Environmental and Social Governance (ESG) ratings are changing the investment community.

The value of an investment is no longer about returns; it is to make a difference in society and the world--that's the true purpose of ESG based on the principles drafted by Kofi Annan, the father of these measurements.

Preliminary Questions:

  • Do ESG ratings deliver something?
  • Are highly-ranked ESG companies more focused on society's prosperity and committed to the environment?
  • Are they more concentrated on good corporate governance?
  • Can we measure these metrics better?

The global shift in investors' and consumers' attitudes has forced corporations to embrace ESG as a part of their day-to-day operations.

Unfortunately, it is complex, confusing, political, and most organizations use the measurements in their value propositions to greenwash investors and consumers into believing they are investing socially responsibly.

ESG compliance requires all investors and companies to embrace that it significantly increases business costs and the impact of the high prices on the corporation's bottom line.

ESG Ratings And Authenticity

All large institutions utilize ESG ratings and research for investment decisions to drive new outcomes and create a global awareness for the transition to a new era of investing.

Here lies the challenge. While ESG factors impact a company's bottom line, they also impact its reputation, causing lasting damage with factors like product quality issues, data security, industrial relations, or supply chain problems.

Twisting The Reality of ESG

Companies and investors can drive environmental and social change by properly enforcing corporate governance. However, the present state of ESG needs to be clarified and simplified. With the EU's lead, a precise definition, global standards, and regulations are critical for monitoring the application of ESG by multinational corporations.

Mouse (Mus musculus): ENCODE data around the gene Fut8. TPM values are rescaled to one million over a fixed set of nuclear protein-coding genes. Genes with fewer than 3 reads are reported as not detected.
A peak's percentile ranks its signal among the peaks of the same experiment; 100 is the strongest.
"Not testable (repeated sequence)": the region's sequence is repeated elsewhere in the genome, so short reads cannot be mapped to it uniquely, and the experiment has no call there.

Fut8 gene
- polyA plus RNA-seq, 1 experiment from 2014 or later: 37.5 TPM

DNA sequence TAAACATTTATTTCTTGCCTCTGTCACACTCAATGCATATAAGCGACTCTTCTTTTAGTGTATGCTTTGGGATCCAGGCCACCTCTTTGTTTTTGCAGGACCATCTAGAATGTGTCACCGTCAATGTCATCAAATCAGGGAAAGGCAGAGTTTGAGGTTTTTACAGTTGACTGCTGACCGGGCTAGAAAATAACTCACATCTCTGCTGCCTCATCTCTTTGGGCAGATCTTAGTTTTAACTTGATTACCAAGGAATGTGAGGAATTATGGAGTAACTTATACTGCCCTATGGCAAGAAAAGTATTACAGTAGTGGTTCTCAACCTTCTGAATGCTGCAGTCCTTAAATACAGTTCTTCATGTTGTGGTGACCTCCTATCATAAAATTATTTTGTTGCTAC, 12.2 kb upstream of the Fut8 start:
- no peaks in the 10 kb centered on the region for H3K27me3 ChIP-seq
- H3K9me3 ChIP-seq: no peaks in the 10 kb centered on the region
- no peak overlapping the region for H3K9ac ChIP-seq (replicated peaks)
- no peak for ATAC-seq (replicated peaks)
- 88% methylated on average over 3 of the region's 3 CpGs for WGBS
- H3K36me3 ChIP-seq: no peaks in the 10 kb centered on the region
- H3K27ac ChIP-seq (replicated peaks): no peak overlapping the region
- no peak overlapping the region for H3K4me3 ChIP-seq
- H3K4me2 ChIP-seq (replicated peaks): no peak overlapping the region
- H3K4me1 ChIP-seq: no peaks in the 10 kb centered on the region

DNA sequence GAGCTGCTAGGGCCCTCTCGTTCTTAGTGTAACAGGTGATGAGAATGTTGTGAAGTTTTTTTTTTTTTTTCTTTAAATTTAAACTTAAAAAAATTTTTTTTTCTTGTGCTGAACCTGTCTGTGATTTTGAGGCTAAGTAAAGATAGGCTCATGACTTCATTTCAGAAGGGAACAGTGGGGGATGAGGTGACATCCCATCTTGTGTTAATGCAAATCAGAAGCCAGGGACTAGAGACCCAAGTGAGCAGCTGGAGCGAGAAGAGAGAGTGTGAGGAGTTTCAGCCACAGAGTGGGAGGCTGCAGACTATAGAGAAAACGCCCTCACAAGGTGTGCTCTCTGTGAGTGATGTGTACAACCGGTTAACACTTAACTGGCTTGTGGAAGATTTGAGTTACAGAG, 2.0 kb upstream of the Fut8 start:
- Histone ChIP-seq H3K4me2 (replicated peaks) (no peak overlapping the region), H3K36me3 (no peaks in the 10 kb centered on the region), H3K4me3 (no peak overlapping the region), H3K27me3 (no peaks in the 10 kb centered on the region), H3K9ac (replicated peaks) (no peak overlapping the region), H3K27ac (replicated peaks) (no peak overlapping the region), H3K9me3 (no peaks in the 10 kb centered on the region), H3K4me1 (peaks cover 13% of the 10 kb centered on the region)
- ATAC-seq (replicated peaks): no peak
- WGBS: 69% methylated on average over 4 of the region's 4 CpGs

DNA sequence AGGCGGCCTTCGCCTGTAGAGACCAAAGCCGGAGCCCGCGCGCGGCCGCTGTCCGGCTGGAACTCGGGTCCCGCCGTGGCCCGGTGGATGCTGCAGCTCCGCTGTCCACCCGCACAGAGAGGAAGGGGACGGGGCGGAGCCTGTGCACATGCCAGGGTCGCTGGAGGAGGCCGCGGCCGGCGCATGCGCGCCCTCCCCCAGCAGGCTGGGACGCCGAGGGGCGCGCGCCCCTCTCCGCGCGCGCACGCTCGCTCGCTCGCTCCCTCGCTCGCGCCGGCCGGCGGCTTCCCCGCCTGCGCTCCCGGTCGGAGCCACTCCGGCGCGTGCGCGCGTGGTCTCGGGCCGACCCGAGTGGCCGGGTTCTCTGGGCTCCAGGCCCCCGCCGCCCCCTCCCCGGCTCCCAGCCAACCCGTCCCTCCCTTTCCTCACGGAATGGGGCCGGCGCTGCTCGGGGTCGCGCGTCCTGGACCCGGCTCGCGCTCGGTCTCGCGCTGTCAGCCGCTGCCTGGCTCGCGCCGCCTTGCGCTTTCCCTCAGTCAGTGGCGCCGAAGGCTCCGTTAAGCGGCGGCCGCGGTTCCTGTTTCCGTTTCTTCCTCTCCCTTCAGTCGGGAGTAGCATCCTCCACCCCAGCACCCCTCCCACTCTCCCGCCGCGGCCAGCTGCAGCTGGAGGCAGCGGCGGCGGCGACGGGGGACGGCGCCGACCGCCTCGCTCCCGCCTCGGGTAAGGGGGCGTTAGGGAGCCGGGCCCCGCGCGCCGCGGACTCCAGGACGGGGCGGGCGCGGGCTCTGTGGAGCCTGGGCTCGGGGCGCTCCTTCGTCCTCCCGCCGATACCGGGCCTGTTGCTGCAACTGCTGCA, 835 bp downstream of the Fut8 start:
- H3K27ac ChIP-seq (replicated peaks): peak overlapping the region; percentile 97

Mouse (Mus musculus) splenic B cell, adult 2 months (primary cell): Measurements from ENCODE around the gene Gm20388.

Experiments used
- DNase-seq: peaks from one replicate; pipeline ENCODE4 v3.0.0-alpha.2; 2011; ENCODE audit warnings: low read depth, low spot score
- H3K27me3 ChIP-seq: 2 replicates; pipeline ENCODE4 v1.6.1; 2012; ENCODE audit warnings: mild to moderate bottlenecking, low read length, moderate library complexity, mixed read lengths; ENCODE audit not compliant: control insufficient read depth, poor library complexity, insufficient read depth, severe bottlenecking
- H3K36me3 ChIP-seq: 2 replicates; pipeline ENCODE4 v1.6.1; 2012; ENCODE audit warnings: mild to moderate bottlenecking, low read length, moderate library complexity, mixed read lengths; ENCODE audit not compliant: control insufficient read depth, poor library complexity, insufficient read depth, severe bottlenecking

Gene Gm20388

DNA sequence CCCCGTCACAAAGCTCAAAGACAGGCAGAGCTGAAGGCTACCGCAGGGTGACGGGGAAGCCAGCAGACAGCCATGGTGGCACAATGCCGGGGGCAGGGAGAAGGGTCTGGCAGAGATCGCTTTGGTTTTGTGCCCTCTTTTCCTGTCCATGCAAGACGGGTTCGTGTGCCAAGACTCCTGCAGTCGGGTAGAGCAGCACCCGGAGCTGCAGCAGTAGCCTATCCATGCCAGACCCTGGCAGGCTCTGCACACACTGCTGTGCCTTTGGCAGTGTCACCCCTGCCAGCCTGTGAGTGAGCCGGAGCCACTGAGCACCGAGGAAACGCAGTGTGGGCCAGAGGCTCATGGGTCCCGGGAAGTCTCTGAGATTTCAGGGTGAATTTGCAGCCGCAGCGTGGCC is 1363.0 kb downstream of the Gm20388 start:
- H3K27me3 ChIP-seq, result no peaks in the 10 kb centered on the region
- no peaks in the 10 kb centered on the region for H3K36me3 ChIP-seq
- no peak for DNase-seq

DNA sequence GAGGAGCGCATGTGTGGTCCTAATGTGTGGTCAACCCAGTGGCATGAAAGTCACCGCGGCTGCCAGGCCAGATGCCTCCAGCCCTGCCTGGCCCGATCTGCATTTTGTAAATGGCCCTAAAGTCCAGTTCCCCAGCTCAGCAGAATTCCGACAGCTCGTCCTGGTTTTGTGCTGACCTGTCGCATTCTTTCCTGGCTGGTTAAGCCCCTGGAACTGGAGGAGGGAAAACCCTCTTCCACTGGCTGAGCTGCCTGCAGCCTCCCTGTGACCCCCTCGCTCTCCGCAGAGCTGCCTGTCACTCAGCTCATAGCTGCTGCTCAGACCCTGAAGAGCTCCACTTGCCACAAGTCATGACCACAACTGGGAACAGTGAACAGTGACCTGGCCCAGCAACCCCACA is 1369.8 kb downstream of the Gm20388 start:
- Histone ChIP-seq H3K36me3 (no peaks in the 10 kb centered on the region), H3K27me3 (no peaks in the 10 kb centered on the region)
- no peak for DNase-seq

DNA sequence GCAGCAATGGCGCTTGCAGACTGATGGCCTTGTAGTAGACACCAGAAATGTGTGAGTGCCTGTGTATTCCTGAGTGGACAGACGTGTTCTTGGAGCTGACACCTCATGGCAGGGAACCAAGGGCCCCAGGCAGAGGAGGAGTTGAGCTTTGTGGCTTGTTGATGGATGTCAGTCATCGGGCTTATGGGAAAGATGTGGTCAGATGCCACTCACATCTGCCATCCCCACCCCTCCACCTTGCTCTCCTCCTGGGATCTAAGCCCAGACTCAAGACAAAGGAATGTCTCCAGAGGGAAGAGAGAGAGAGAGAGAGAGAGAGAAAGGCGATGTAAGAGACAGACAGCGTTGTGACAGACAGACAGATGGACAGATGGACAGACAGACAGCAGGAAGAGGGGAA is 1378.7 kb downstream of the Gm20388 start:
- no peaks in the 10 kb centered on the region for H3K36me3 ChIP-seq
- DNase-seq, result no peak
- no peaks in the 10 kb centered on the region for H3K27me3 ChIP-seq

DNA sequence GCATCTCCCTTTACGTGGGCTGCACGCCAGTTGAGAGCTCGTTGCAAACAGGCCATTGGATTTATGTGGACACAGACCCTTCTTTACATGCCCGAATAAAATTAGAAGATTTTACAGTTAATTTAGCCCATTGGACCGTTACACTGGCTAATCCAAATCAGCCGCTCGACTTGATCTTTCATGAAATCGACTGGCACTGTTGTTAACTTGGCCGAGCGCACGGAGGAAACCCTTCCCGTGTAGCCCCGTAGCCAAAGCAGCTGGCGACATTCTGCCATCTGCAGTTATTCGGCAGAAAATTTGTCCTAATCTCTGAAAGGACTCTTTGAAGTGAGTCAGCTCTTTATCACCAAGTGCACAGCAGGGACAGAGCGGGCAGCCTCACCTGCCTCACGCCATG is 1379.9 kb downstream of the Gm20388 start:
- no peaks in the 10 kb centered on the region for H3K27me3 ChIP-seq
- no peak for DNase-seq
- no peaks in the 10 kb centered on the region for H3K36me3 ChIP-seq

However, to bring these measurements to reality, we need to address the following:

  • Validity is attained through properly defining ESG and setting global standards;
  • Clarified disclosures and measurements for Transparency, accountability, and sustainability;
  • Requirements to forge a path toward a common international language for sustainability;

In addition, in this environment, ESG can only be assessed concerning the broader sustainability agenda and the role of public policy in driving a fundamental change to the relationship between economies, society, and the environment.

The Blockchain Value

Blockchain technology can advance the markets for environmental, social, and governance policies by diversifying the set of credible assets and data sources.

Focalizing the blockchain's role to this specific use case, we can see some improvements area:

New, Verified Assets

Companies need help to monetize ESG characteristics positively in goods, as the lack of standards creates incentives to trim corners and occasionally exposes overblown affirmations.

Blockchain can bring traceability to previously illiquid assets by verifying the provenance of claims and data sources.

It can facilitate renewables and certified low-emissions natural gas and hydrogen use by tracking the emissions accounting.

Decentralized Governance

Governance is the most difficult metric to manage from the ESG suite, and failing to govern the internal and external relationships are the easiest way to lose profits.

Blockchain makes voting and power more decentralized, bringing inclusion, control, and oversight.

On-chain governance is enabled by built-in smart contracts that empower stakeholders who receive governance tokens for their stakes to vote without the need for a central authority.


As the world continues to tackle massive challenges, investors, corporations, organizations, and countries must work together to leverage the real benefits of ESG commitments at scale, not for more marketing materials or political power, but for the planet Earth.